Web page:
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E-Commerce Unicorns 2022: Whatnot Builds a Flywheel for Influencer-Driven E-Commerce

Posted on Wednesday, Jun 22nd 2022

According to a recently published study, the Global Influencer Marketing Platform market is projected to grow at 30.8% CAGR to reach $90.2 billion by 2030 from $8.4 billion in 2021. While social media giants like Facebook, Instagram, YouTube, and Pinterest are the biggest platforms available for this kind of e-commerce, there are other players, like Whatnot, who are making their presence felt in the market.

Whatnot’s Offerings

Founded in 2019 by Grant LaFontaine and Logan Head, Los Angeles-based Whatnot is a marketplace created to buy and sell authentic collectible items. It is a community marketplace where consumers can safely buy, sell, go live, and connect with collectors and other like-minded people. Initially, Whatnot was set up as a standard resale platform. It focused on authenticating Funko Pops through its platform. However, the onset of pandemic helped it expand to other categories including Pokémon cards, pins, vintage clothing, and sneakers.

The livestream shopping company allows both hobbyists and collectors to shop from thousands of categories. To sell on Whatnot, users have to apply to become verified sellers. The process of verification requires them to show proof of inventory, a good social following, and a history of selling. After the application, potential sellers are put on a waitlist before they are approved and able to sell through the app. Verified sellers can go on air at any time, hosting on-the-fly video auctions for their goods. Sometimes buyers know what they are bidding for, and sometimes they are bidding for a mystery bag. For instance, the “card break” concept allows users to buy assigned portions of an unopened, and often rare, box of Pokémon or sports cards and watch its contents revealed live.

Sellers set a starting price and time limit for the item and the audience is able to bid for the product. Whatnot is looking to expand to other products as well, and are now working on NFTs. It will allow streamers to import their NFTs into Whatnot, display them, and let buyers bid for them. Recently, Whatnot announced its acquisition of Pastel Labs for an undisclosed sum. The acquisition will allow Whatnot to help navigate through other areas besides NFTs. It will also allow the company to solve challenges like at scale, low latency environments or building discovery systems based on real-time data. Over the next year, it plans on expanding outside of collectibles and other enthusiast categories in addition to adding new consumer facing features and tools for sellers.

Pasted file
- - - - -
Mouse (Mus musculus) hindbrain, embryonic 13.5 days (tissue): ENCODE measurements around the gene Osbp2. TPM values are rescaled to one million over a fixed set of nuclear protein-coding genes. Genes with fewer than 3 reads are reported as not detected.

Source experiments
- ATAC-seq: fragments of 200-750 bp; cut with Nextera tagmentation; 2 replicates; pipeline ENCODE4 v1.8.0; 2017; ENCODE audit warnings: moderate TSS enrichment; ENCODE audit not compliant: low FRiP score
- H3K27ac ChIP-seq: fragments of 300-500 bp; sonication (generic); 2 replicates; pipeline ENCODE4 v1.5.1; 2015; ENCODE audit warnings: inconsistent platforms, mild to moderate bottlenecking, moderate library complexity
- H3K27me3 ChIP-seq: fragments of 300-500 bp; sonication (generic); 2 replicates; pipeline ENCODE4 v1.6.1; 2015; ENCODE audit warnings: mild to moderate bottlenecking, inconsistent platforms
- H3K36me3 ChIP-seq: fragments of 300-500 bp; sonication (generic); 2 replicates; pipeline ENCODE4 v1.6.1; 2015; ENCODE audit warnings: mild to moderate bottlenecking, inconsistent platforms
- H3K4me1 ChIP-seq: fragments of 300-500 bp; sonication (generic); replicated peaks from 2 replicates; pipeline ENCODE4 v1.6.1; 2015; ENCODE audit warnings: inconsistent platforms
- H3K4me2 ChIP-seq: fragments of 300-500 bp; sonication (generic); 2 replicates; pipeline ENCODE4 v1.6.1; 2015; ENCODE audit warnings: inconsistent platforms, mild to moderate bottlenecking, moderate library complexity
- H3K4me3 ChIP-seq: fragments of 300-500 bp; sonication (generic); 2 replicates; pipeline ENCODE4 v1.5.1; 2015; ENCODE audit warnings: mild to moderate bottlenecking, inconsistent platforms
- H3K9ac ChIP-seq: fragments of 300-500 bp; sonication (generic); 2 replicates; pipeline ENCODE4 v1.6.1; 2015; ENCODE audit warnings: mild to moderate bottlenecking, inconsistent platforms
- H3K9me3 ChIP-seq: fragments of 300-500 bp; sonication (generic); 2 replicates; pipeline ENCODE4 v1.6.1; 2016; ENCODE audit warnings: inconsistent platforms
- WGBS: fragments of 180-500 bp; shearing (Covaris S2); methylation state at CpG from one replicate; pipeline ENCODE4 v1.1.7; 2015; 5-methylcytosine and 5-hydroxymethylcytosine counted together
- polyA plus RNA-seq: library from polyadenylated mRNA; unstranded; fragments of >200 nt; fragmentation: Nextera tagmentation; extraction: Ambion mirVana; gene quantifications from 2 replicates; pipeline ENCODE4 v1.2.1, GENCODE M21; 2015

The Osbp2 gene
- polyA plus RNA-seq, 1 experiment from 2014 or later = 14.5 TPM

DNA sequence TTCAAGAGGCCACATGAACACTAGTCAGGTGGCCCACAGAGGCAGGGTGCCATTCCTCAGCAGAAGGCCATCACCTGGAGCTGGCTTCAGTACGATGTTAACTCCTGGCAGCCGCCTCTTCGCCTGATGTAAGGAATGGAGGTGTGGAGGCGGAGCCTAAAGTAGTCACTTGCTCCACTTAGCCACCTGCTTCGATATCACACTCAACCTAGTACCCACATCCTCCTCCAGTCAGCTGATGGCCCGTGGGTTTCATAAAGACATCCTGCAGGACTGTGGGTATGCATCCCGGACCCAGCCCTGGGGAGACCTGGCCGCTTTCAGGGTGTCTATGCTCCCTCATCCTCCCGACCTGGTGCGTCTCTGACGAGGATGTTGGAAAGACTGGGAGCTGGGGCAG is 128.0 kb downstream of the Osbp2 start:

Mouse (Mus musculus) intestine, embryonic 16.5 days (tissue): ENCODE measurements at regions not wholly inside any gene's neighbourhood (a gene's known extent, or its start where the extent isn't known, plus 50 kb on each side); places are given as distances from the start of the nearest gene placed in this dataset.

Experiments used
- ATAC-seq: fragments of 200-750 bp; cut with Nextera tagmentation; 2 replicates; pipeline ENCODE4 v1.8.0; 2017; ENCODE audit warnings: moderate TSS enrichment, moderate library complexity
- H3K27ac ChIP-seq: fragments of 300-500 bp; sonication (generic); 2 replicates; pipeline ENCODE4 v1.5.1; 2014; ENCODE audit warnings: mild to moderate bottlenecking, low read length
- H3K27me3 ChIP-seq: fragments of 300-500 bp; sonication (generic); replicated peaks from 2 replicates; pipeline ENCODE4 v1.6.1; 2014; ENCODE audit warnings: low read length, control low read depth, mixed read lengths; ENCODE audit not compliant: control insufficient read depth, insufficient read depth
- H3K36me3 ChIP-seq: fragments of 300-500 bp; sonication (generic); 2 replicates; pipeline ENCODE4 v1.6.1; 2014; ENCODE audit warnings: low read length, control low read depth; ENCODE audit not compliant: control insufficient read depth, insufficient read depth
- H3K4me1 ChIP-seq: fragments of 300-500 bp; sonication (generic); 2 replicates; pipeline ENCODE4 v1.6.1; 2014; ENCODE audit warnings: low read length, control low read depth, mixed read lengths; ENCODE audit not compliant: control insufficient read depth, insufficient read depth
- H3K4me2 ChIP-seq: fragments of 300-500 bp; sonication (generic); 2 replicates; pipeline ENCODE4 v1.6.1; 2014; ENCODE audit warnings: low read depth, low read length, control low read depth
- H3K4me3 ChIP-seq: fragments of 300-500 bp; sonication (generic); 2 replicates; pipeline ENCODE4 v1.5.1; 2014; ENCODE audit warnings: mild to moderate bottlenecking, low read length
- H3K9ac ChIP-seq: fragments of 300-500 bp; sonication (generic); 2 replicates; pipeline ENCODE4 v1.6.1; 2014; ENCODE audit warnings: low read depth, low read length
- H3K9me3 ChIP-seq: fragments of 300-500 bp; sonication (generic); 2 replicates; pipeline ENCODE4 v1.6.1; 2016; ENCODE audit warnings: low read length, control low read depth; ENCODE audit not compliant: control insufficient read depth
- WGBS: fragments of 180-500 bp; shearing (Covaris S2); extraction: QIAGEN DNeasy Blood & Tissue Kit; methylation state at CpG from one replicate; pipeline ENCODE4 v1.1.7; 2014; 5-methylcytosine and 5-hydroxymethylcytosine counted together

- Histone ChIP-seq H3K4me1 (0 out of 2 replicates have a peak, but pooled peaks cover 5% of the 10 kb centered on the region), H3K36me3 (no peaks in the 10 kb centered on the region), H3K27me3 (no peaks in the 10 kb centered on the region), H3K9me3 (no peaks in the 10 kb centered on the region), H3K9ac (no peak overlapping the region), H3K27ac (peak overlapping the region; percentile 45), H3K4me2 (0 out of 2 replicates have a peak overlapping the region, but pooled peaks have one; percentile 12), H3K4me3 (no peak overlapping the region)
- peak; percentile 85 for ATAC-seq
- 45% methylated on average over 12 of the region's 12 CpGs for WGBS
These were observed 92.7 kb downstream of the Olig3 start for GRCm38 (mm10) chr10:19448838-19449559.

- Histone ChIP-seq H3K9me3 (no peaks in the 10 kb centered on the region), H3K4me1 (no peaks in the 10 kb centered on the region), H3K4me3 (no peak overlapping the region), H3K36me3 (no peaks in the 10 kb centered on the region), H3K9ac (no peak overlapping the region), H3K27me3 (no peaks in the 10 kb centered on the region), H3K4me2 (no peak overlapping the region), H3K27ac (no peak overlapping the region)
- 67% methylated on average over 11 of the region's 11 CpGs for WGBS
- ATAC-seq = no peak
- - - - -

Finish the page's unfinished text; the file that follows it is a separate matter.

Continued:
Whatnot does not disclose its usage metrics. But, the company says that it has a couple of thousand sellers on its platform. Analysts believe that Whatnot has created a growth flywheel for itself. Its app integrates mobile-based shopping with video in an elegant way. Its livestream offers hours of live content which engages the community to trade in various products, thus driving monetization and a subsequent increase in its community metrics.

Whatnot’s Financials

Whatnot charges an 8% transaction fee on all sales made through its platform. It does not publish its detailed financial information, but the market estimates its revenues of $45 million.

Whatnot has raised $224.7 million in six rounds of funding led by Andre Iguodala, Andreessen Horowitz, Zion Williamson, Logan Paul, Nilam Ganerthrian, Y Combinator Continuity Fund, CapitalG, Gokul Rajaram, and DJ Skee. Its most recent round was held in September 2021 where it raised $150 million at a valuation of $1.5 billion.

Whatnot is not the only player in the space. eBay has been in the auction retail market for a while. Bigger giants like Facebook, Google, and Amazon have also been expanding their influencer-based retail channels. Other players focusing on this market include Popshop and Loupe. Loupe, in fact, has been looking to expand into an online and an offline model as well.

Since financial metrics for either Whatnot or its competitors are not available, it is very difficult to ascertain if its billion-dollar valuation is truly legit. I would like to see them publish more metrics. Unless the revenue growth is exceptional, the valuation isn’t justified.

Photo Credit: Gerd Altmann from Pixabay

This segment is a part in the series : E-Commerce Unicorns 2022

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